Larry [Dodson] had a keen perspective in the finance, resolution and other committees on which he served and with which he met
By David Zurfluh/National President
June, for me, is a transition month. It’s the prelude to all kinds of changes fiscally, seasonally and politically for Paralyzed Veterans of America (PVA).
Depending on where you live or travel, people are putting away winter clothes in exchange for lighter summer fare. In Puerto Rico and Hawaii, there is no such clothing ritual, but schoolchildren taking a long-awaited summer break is the same.
And although June marks the halfway point of the traditional calendar year, it’s also the end of the fiscal year for many companies and organizations.
This past fiscal year was a long and arduous financial road for PVA. There was a lot of time spent sorting through contracts, changing companies, going through cultural changes and finding a ballpark number for where PVA needs to be in financial terms so we can continue to deliver programs and services to veterans with spinal-cord injury and disease (SCI/D).
I think the number is clearer now, and our goal will be to meet and exceed it in future years. Our national board of directors who help lead and guide this organization will expect nothing less.
We’ll possibly see political changes at the national and chapter levels, as well. However, one certain change will be on the PVA Executive Committee, where longtime Secretary Larry Dodson is stepping down. But he will graciously help the new incoming secretary to adjust.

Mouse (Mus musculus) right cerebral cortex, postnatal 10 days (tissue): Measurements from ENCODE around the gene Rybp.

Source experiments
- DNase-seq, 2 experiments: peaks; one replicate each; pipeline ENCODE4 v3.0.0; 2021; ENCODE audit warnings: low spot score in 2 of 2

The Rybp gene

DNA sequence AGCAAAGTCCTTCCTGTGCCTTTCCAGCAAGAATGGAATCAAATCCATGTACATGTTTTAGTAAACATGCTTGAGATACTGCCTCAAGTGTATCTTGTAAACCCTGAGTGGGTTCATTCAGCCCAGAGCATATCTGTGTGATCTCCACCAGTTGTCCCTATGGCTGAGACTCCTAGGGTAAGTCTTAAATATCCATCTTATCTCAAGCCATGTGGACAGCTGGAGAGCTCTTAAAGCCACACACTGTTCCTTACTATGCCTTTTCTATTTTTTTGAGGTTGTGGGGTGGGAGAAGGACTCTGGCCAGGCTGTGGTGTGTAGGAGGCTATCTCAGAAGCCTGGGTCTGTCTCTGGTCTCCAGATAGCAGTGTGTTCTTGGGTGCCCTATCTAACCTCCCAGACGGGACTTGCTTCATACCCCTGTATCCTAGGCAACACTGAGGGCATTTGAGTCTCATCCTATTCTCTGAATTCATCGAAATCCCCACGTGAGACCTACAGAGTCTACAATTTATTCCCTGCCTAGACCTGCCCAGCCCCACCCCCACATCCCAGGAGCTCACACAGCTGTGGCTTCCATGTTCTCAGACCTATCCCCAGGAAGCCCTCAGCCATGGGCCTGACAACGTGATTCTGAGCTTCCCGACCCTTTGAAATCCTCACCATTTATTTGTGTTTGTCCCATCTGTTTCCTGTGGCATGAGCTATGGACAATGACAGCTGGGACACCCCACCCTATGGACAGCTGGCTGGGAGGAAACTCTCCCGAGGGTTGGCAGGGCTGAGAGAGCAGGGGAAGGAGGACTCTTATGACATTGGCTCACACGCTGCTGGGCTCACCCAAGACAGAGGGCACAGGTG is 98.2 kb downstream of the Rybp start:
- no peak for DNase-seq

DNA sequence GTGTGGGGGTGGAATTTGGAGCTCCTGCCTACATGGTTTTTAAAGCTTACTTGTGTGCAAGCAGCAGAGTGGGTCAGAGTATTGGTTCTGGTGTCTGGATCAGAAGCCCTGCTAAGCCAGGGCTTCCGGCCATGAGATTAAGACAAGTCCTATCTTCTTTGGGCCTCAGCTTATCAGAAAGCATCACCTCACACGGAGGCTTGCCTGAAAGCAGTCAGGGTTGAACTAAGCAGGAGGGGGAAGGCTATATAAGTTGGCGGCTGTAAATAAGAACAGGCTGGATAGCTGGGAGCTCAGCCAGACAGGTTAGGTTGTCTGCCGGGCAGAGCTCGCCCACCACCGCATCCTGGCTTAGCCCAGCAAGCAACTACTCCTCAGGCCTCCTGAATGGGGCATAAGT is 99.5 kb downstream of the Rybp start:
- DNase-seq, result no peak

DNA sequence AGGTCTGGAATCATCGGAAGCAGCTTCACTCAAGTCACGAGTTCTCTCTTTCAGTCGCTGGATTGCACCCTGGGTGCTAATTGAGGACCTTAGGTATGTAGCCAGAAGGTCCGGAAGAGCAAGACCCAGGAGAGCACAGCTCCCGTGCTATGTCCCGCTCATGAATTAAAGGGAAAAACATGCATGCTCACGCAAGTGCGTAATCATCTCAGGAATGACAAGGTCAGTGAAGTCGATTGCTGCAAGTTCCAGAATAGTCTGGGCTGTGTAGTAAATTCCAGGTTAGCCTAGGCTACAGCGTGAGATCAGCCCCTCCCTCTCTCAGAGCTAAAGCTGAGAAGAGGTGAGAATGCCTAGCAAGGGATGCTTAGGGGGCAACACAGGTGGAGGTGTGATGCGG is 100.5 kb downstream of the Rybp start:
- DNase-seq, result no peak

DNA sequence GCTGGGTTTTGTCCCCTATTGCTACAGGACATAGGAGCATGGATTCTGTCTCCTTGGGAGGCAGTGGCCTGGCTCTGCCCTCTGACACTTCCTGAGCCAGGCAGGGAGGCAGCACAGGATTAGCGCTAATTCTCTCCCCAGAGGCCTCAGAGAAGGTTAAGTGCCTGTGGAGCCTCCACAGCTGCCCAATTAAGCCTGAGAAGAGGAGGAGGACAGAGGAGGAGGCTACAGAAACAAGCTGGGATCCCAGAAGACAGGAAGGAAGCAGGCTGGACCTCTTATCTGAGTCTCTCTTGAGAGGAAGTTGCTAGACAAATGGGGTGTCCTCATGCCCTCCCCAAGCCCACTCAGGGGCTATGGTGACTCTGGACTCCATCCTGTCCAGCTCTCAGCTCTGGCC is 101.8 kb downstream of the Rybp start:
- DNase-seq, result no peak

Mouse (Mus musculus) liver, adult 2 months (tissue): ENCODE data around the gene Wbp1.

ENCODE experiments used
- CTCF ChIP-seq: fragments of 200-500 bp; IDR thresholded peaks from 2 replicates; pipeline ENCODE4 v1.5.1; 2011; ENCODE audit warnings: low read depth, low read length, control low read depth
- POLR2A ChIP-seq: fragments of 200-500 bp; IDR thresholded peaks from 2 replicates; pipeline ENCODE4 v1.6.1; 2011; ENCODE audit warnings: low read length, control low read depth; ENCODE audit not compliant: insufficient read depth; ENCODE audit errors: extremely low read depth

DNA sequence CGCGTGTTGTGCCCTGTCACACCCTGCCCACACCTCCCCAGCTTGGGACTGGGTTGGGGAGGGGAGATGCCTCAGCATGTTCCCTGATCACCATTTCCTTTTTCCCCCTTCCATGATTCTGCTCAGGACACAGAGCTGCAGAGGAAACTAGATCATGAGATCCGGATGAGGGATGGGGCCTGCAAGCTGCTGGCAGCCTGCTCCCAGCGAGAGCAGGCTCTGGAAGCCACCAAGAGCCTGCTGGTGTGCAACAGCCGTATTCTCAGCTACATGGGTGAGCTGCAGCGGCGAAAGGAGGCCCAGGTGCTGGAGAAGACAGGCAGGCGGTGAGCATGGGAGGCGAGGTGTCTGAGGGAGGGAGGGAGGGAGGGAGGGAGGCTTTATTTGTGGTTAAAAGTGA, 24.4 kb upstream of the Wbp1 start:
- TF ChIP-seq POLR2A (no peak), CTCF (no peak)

Larry is someone I respect greatly and admire. He brought new insight, dedication and profound professionalism to the position. Larry had a keen perspective in the finance, resolution and other committees on which he served and with which he met. I wish Larry and his wife, Debra, the best on their next endeavors.
I’m actually writing this month’s column in April, which is obviously before the election of PVA’s Executive Committee during May’s annual convention in Colorado. The timing and advanced deadlines of magazine publishing make putting this together a bit difficult.
If I’m fortunate enough to be re-elected, here are some ideas I’ll be tinkering with through the next fiscal year, as well as member and reader ideas.
1) Setting a course for PVA’s long-term successful and financial growth
2) Deepening members’ and financial partners’ stakeholdership in PVA
3) Make Paralyzed Veterans of America a household name
4) Tell the world what PVA does for SCI/D veterans and how it impacts all people with disabilities; areas I’d like everyone to know about include PVA’s work in advocacy for travel accessibility, improving veterans’ health care, community disability access, legislative advocacy for veterans and all people with disabilities and adaptive sports
To everyone reading this article, we all have opportunities in time and life to make a difference and do something profound for others. Make this next fiscal year your opportunity to improve the lives of veterans and all people